In ancient Roman religion and myth, Faunus [ˈfau̯nʊs] was the horned god of the forest, plains and fields; when he made cattle fertile he was called Inuus. He came to be equated in literature with the Greek god Pan.
God of the forest, plains and fields
|Member of the Di indigetes|
|Major cult center||a shrine on the Insula Tiberina|
|Festivals||Faunalia (13 February and 5 December)|
|Parents||Picus and Canens|
|Consort||Flora, Marica, Fauna|
Faunus was one of the oldest Roman deities, known as the di indigetes. According to the epic poet Virgil, he was a legendary king of the Latins. His shade was consulted as a goddess of prophecy under the name of Fatuus, with oracles in the sacred grove of Tibur, around the well Albunea, and on the Aventine Hill in ancient Rome itself.
Marcus Terentius Varro asserted that the oracular responses were given in Saturnian verse. Faunus revealed the future in dreams and voices that were communicated to those who came to sleep in his precincts, lying on the fleeces of sacrificed lambs. W. Warde Fowler suggested that Faunus is identical with Favonius,[better source needed] one of the Roman wind gods (compare the Anemoi).
The name Faunus is generally thought to stem from Proto-Italic *fawe or *fawono (variant *fawōn(jo)), thus being cognate with Umbrian fons, foner ('merciful'). It may ultimately derive from Proto-Indo-European (PIE) *bʰh₂u-n ('favourable'), which also reflects Old Irish búan ('good, favourable, firm') and Middle Welsh bun ('maiden, sweetheart').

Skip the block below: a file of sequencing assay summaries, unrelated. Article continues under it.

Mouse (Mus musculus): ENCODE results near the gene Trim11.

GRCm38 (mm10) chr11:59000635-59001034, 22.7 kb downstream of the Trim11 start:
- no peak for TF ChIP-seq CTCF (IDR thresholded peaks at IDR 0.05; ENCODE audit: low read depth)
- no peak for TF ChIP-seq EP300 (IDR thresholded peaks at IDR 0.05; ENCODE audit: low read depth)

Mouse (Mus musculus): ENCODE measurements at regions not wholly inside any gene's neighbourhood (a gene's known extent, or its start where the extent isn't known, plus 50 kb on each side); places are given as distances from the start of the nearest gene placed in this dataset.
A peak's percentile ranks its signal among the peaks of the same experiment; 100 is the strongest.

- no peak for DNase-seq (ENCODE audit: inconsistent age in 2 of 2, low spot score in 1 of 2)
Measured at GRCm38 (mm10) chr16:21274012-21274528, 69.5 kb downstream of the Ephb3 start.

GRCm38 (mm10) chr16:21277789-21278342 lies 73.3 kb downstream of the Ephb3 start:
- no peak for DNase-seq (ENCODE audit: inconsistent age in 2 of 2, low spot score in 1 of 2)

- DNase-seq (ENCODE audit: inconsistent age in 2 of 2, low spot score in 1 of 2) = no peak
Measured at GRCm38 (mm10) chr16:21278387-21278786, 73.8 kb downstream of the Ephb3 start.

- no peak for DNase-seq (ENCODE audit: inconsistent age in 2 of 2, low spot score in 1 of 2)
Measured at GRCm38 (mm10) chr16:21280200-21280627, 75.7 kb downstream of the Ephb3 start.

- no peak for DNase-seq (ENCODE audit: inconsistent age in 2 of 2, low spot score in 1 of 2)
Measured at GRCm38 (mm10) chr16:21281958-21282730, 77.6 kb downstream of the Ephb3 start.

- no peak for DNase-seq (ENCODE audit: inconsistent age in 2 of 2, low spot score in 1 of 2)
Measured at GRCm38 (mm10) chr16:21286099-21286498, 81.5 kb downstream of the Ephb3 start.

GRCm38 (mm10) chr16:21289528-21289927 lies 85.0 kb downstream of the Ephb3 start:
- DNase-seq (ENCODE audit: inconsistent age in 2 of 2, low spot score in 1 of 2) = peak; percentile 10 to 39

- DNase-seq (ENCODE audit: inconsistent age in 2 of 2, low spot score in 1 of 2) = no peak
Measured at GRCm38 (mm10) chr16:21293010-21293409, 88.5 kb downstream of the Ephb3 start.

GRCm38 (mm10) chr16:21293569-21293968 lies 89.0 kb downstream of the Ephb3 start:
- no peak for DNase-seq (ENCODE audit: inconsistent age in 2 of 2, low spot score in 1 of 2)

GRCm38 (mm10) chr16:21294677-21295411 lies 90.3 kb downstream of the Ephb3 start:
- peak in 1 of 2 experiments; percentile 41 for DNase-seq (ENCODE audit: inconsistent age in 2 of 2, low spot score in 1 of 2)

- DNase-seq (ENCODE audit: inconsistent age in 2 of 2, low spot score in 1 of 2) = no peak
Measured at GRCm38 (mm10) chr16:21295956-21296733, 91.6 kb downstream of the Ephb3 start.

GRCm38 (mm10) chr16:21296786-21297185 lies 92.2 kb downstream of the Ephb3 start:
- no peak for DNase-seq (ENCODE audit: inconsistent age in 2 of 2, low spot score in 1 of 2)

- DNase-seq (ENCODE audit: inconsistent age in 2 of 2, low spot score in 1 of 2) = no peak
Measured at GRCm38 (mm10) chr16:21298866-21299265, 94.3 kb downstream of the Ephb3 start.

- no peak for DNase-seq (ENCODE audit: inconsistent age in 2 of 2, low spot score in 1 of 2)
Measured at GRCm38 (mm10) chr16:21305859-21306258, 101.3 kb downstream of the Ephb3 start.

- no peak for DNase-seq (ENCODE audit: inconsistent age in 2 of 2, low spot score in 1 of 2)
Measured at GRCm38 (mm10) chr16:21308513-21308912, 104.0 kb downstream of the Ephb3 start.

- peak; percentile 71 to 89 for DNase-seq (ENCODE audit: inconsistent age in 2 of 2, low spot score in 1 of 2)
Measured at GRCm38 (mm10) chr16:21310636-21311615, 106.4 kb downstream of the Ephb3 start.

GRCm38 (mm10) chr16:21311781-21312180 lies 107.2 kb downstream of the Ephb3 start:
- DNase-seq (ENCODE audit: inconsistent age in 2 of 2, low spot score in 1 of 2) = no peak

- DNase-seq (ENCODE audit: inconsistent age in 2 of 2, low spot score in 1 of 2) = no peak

Another theory contends that Faunus is the Latin outcome of PIE *dhau-no- ('the strangler', thus denoting the 'wolf'), a proposition suggested by the fact that the Luperci (from Latin lupus, 'wolf') are commonly associated with the god Faunus.
Consorts and familyEdit
In fable Faunus appears as an old king of Latium, grandson of Saturnus, son of Picus, and father of Latinus by the nymph Marica (who was also sometimes Faunus' mother). After his death he is raised to the position of a tutelary deity of the land, for his many services to agriculture and cattle-breeding.
As Pan was accompanied by the Paniskoi, or little Pans, so the existence of many Fauni was assumed besides the chief Faunus. Fauns are place-spirits (genii) of untamed woodland. Educated, Hellenizing Romans connected their fauns with the Greek satyrs, who were wild and orgiastic drunken followers of Dionysus, with a distinct origin.
Equivalence with PanEdit
With the increasing influence of Greek mythology on Roman mythology in the 3rd and 2nd–centuries BC, the Romans identified their own deities with Greek ones in what was called interpretatio romana. Faunus was naturally equated with the god Pan, who was a pastoral god of shepherds who was said to reside in Arcadia. Pan had always been depicted with horns and as such many depictions of Faunus also began to display this trait. However, the two deities were also considered separate by many, for instance, the epic poet Virgil, in his Aeneid, made mention of both Faunus and Pan independently.
In Justin's epitome, Faunus is identified with Lupercus ("he who wards off the wolf"), otherwise a priest of Faunus. Livy named Inuus as the god originally worshiped at the Lupercalia, 15 February, when his priests (Luperci) wore goat-skins and hit passers-by with goatskin whips.